Friday 13th is considered unlucky because It is believed that if the thirteenth day of a month falls on a Friday, it will be a day of bad luck. In the Gregorian calendar, this day occurs at least once, but at most three times a year and any month’s thirteenth day will fall on a Friday if the month starts on a Sunday. The fear of Friday the 13th is called friggatriskaidekaphobia (Frigga being the name of the Norse goddess for whom “Friday” is named and triskaidekaphobia meaning fear of the number thirteen), or paraskevidekatriaphobia. The latter word was derived in 1911 and first appeared in a mainstream source in 1953.Several theories have been proposed about the origin of the Friday the 13th superstition. One theory states that it is a modern amalgamation of two older superstitions: that thirteen is an unlucky number and that Friday is an unlucky day. In numerology, the number twelve is considered the number of completeness, as reflected in the twelve months of the year, twelve hours of the clock, twelve gods of Olympus, twelve tribes of Israel, twelve Apostles of Jesus, the 12 Descendants of Muhammad Imams, etc., whereas the number thirteen was considered irregular, transgressing this completeness. There is also a superstition, thought by some to derive from the Last Supper or a Norse myth, that having thirteen people seated at a table will result in the death of one of the diners.
Friday has been considered an unlucky day at least since the 14th century’s The Canterbury Tales, and many other professions have regarded Friday as an unlucky day to undertake journeys or begin new projects. Black Friday has been associated with stock market crashes and other disasters since the 1800s. It has also been suggested that Friday has been considered an unlucky day because, according to Christian scripture and tradition, Jesus was crucified on a Friday. One author, noting that references are all but nonexistent before 1907 but frequently seen thereafter, has argued that its popularity derives from the publication that year of Thomas W. Lawson’s popular novel Friday, the Thirteenth, in which an unscrupulous broker takes advantage of the superstition to create a Wall Street panic on a Friday the 13th. Records of the superstition are rarely found before the 20th century, when it became extremely common. The connection between the Friday the 13th superstition and the Knights Templar was popularized in the 2003 novel The Da Vinci Code. However, experts agree that this is a relatively recent correlation, and most likely a modern-day invention. Although according to many Freemasons, this date corresponds with the slaughtering of the Knights Templar by the Church.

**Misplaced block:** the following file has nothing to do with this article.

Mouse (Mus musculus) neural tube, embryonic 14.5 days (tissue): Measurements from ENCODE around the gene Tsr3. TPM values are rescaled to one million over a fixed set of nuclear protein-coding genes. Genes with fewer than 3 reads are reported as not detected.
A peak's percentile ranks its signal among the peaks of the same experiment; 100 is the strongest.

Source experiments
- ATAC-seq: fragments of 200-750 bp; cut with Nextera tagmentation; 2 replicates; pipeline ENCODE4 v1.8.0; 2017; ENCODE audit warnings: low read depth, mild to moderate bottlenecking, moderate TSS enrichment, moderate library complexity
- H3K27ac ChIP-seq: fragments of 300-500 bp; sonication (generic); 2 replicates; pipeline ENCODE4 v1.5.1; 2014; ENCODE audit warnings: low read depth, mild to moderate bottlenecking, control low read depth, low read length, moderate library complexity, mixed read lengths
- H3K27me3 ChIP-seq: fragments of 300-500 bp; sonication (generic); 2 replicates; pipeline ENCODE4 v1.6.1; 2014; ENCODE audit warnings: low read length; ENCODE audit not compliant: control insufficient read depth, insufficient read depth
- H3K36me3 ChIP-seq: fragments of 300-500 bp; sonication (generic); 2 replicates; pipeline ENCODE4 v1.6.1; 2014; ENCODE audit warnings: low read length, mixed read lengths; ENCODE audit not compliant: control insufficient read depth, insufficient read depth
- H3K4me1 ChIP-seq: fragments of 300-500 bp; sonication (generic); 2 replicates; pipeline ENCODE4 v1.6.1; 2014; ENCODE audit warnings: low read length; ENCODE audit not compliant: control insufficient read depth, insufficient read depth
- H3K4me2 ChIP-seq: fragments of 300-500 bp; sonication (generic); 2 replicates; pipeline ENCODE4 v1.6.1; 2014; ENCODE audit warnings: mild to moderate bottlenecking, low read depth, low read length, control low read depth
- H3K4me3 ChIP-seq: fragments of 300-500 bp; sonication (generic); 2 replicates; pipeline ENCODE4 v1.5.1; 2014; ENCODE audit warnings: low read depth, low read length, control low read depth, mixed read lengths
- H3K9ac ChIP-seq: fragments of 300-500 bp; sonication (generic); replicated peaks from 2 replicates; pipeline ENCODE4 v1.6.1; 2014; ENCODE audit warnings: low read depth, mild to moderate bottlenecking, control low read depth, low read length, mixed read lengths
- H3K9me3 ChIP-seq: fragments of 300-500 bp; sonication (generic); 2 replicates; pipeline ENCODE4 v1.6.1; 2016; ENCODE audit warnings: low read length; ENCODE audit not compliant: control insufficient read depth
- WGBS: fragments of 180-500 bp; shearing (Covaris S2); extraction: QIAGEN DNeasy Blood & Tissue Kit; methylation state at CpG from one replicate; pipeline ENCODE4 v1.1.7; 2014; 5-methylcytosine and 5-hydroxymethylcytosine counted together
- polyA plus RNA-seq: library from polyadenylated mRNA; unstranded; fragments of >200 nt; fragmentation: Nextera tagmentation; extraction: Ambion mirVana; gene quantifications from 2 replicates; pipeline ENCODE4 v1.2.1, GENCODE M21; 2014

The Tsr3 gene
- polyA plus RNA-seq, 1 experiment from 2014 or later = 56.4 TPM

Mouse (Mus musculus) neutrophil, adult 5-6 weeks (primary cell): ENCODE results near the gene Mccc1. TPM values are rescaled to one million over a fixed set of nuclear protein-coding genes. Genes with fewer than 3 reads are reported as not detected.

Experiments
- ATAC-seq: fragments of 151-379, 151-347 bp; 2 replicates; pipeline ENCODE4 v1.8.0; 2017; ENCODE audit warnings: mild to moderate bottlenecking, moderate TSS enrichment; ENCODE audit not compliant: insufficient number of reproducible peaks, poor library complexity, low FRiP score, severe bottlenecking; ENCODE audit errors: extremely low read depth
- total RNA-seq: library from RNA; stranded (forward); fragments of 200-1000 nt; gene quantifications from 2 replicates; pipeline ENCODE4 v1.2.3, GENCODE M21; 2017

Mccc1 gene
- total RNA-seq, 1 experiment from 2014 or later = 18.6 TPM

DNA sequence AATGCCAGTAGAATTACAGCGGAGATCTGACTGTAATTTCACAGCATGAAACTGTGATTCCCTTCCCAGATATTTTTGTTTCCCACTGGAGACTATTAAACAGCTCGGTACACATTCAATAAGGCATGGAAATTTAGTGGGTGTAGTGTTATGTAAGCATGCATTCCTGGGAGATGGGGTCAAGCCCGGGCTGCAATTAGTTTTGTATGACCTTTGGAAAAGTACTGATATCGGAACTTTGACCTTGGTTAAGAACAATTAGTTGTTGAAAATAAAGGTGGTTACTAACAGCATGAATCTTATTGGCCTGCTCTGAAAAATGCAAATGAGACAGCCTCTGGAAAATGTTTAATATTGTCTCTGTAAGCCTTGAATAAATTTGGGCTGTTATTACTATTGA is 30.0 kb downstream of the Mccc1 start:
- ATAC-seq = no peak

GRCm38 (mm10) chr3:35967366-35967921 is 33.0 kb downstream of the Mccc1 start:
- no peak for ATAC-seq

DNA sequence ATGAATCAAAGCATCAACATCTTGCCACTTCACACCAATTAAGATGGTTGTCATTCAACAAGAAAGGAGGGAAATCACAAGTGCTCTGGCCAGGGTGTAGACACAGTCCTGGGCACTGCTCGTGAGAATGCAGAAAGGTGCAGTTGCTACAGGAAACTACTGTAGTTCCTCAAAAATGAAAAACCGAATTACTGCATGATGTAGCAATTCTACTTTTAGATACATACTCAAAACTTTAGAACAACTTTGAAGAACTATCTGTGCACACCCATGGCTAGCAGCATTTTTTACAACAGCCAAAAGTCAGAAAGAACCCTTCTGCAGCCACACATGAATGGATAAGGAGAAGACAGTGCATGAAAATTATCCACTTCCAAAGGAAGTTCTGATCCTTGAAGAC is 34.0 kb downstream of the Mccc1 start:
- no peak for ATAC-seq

Breaking a mirror
One of the longer sentences dished out by Lady Luck, the superstition follows that breaking a mirror will leave you doomed for seven years. The generally accepted explanation is that the reflection in a mirror represents a soul, so damaging a mirror corrupts the soul of the one that broke it. Some believe that the reason for the seven years is that the Romans (who were the first glass mirror-makers) believe that life renewed itself after every seven years, so the soul wouldn’t be fully restored until the next seven-year cycle had passed. However if you are one of the more superstitious amongst us, fear not as there are steps you can take in order to save the best part of your next decade (just don’t walk under them)
Throw salt over your shoulder
Grind the broken pieces into dust
Bury the pieces under a tree during a full moon
Place the broken pieces in a river running south
Touch the broken piece against a gravestone
The beliefs surrounding the luck of black cats varies across the world, with some cultures believing them to be lucky and others a bad omen. The most widespread belief is that if a black cat crosses your intended path, bad luck will befall you. Black cats have often been associated with being the familiars of witches and during the Middle Ages, these superstitions led people to kill black cats. This was said to increase the population of rats and hence the spread of the Black Death (Bubonic Plague). However, according to Daniel Defoe – who was alive during the spread of the disease but wrote a fictional account of the Plague – in 1665 the Lord Mayor ordered thousands of cats and many dogs to be killed as they were believed to be spreading the disease, despite it now being understood as the fleas on the rats that were responsible.
Walking under a ladder